|What is a Public Administrator?
A Public Administrator is an elected official who is appointed through the Probate Court as Guardian and/or Conservator for people who have been declared incapacitated.
What does "incapacitated" mean?
Incapacitated means that a person is either physically or mentally unable to make sound decisions regarding their everyday requirements of food, shelter, safety, medical care and/or financial issues.
Who decides whether or not a person is incapacitated?
Usually a judge from the Probate Division makes that decision.
What is the process for having someone declared incapacitated?
Usually, an agency such as The Department of Health and Senior Services or a social worker from a mental health unit of a hospital will contact the Public Administrator's office regarding someone they think needs a guardian. A physician must give a written deposition which is notarized and filed along with a "Petition for Guardianship" in the Probate Court. A hearing will be set and if the judge agrees that the person does need a legal guardian, and there is not a family member willing and qualified available to serve as that guardian, the Public Administrator will be appointed.
What is the difference between a Guardian and a Conservator?
A Guardian is in charge of the physical person and a Conservator is in charge of financial matters. A person under the protection of a Guardian is called a "ward" and a person under the protection of a Conservator is called a "protectee".
What powers does the Public Administrator have as a Guardian?
The Public Administrator has the power to make all decisions for their wards' regarding living arrangements, medical care and any other matter that affects that ward in any way.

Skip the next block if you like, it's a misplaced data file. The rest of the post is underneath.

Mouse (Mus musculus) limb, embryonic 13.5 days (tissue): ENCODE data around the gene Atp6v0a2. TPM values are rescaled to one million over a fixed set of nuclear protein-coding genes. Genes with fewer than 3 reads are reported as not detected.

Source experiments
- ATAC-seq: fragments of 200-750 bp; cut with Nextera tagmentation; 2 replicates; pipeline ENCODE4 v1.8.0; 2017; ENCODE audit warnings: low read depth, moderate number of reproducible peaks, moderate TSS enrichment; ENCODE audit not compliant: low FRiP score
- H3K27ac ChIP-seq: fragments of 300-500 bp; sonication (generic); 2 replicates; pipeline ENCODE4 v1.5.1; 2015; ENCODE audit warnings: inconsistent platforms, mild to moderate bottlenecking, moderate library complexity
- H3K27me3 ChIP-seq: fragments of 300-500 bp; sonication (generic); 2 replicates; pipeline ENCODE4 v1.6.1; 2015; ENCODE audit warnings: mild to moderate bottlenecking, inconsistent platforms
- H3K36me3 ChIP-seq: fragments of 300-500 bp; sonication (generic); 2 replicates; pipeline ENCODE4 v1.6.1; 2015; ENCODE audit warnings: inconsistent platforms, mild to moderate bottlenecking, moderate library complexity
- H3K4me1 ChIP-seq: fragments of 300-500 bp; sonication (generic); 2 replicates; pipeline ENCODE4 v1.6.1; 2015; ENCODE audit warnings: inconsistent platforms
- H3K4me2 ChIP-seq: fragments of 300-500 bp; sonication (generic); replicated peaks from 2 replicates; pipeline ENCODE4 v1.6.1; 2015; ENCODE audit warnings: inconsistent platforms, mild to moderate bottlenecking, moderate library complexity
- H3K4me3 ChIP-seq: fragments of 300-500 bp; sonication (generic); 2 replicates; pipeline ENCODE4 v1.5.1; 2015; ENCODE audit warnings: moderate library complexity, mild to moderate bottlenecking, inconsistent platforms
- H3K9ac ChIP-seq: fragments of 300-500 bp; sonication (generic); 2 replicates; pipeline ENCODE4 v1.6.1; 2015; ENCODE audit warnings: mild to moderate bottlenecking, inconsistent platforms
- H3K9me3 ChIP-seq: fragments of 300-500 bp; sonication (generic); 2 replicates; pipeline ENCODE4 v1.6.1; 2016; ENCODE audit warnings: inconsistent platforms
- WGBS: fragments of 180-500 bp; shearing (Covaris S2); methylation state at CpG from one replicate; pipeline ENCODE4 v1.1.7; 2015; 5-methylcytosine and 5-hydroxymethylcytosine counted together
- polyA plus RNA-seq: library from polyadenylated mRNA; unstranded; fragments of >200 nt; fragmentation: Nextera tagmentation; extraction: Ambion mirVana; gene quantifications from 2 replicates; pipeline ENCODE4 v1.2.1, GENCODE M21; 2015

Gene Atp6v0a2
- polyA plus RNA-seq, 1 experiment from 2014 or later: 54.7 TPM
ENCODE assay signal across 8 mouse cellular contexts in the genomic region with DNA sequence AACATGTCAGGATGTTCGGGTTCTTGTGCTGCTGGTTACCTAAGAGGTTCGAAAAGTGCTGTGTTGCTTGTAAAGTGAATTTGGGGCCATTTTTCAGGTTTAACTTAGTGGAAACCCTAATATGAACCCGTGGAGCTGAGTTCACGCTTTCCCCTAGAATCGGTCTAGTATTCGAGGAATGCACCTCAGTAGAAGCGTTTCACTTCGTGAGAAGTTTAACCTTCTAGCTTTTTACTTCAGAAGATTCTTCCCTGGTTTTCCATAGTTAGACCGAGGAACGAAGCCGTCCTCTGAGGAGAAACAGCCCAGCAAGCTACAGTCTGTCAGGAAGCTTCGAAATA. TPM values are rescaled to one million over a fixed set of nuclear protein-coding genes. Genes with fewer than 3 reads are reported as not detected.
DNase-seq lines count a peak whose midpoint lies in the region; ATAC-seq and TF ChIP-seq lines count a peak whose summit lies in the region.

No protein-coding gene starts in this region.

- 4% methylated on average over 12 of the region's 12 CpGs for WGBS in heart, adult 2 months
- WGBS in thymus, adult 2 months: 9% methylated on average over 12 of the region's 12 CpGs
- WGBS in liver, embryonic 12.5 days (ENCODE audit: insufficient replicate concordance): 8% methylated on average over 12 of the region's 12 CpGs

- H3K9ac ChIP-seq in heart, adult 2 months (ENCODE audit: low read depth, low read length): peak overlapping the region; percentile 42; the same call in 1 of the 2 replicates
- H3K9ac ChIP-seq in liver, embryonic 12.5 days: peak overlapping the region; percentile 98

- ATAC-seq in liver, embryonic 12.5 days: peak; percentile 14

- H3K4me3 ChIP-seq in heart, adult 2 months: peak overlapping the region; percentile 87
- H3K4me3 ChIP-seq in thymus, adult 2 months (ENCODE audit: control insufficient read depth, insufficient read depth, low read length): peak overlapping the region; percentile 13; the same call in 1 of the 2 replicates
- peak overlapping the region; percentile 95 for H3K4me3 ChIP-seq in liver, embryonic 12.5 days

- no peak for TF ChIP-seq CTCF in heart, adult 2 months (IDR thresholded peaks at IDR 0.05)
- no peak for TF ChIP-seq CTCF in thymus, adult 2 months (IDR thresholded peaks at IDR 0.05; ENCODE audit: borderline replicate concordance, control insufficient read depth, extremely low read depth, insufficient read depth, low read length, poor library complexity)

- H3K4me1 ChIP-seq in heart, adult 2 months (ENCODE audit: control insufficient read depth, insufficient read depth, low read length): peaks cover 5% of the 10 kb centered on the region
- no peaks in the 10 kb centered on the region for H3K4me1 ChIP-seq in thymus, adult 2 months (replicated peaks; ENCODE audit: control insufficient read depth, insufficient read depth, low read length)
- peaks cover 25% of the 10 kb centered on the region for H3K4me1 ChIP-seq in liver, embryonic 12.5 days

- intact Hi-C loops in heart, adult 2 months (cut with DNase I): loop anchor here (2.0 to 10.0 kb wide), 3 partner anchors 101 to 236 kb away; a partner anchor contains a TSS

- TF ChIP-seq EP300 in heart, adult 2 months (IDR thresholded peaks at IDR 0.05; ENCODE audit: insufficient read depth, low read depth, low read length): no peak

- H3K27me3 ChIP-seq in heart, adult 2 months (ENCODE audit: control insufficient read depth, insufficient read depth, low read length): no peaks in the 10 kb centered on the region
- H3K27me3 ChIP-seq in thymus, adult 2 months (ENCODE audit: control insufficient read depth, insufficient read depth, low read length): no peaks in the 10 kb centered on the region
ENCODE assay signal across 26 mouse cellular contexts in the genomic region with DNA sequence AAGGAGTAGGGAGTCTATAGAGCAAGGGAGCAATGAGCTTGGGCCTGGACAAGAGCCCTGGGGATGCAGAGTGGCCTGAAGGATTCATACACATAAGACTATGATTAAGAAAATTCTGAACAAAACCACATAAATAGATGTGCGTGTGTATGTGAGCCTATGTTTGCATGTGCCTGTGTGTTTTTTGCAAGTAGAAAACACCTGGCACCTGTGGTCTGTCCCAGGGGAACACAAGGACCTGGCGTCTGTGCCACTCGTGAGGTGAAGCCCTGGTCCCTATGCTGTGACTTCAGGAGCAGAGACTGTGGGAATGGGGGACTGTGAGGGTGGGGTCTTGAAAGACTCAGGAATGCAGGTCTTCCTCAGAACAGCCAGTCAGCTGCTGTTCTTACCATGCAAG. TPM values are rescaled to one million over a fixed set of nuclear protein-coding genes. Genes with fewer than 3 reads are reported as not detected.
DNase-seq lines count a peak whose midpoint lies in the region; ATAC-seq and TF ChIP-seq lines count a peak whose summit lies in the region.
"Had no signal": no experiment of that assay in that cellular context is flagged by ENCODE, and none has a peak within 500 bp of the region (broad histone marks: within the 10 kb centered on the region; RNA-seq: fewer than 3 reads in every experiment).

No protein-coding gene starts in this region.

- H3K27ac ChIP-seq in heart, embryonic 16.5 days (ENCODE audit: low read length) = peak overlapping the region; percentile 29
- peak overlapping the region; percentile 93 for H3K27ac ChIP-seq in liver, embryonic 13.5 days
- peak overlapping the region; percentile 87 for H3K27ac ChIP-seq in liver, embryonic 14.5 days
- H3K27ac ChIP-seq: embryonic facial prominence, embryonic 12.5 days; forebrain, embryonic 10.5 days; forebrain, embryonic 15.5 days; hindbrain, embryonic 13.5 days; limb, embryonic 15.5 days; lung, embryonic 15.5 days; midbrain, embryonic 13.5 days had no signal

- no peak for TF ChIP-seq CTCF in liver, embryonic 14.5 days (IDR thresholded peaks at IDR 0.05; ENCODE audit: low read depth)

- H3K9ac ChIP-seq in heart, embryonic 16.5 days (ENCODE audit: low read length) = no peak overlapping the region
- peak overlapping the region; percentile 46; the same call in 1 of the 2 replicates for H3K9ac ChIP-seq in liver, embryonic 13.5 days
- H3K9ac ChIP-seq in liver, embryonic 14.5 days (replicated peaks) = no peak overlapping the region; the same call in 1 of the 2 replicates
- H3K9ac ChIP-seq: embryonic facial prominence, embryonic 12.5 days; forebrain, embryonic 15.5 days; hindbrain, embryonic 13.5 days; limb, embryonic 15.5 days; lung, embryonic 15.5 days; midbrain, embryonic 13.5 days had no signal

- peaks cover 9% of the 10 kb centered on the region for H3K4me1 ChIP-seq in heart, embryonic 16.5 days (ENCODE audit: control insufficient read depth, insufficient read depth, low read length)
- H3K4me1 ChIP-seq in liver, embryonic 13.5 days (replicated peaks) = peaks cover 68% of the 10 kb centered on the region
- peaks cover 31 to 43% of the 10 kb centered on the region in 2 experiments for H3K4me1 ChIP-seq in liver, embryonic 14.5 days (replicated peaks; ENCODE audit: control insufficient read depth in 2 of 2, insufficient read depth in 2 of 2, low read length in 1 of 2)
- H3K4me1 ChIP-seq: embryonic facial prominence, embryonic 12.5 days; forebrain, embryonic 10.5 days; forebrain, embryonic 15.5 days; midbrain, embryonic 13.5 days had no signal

What powers does the Public Administrator have as a Conservator?
The Public Administrator has the power to make all decisions regarding their protectees' finances.
How does the Court know that the Public Administrator is taking care of her wards properly?
The Public Administrator is required to file certain reports with the Court on a regular basis. A "Guardian's Annual Status Report" answers questions regarding the ward's living arrangements and well being. An "Annual Settlement" is required for each protectee, which is an accounting of receipts and disbursements and is audited by the Probate Clerk and approved by the Judge.
What do I do if I know someone whom I think is in need of a Guardian and/or Conservator?
If this person is an elderly or mentally or physically challenged person, and you suspect abuse or neglect, the best thing to do is call the Department of Health & Senior Services' hotline at 1-800-392-0210. DHSS will then send someone to check into the situation. If you would prefer not to hotline this person but would like to discuss the situation with someone, you may contact the Public Administrator's office at 573-472-0400.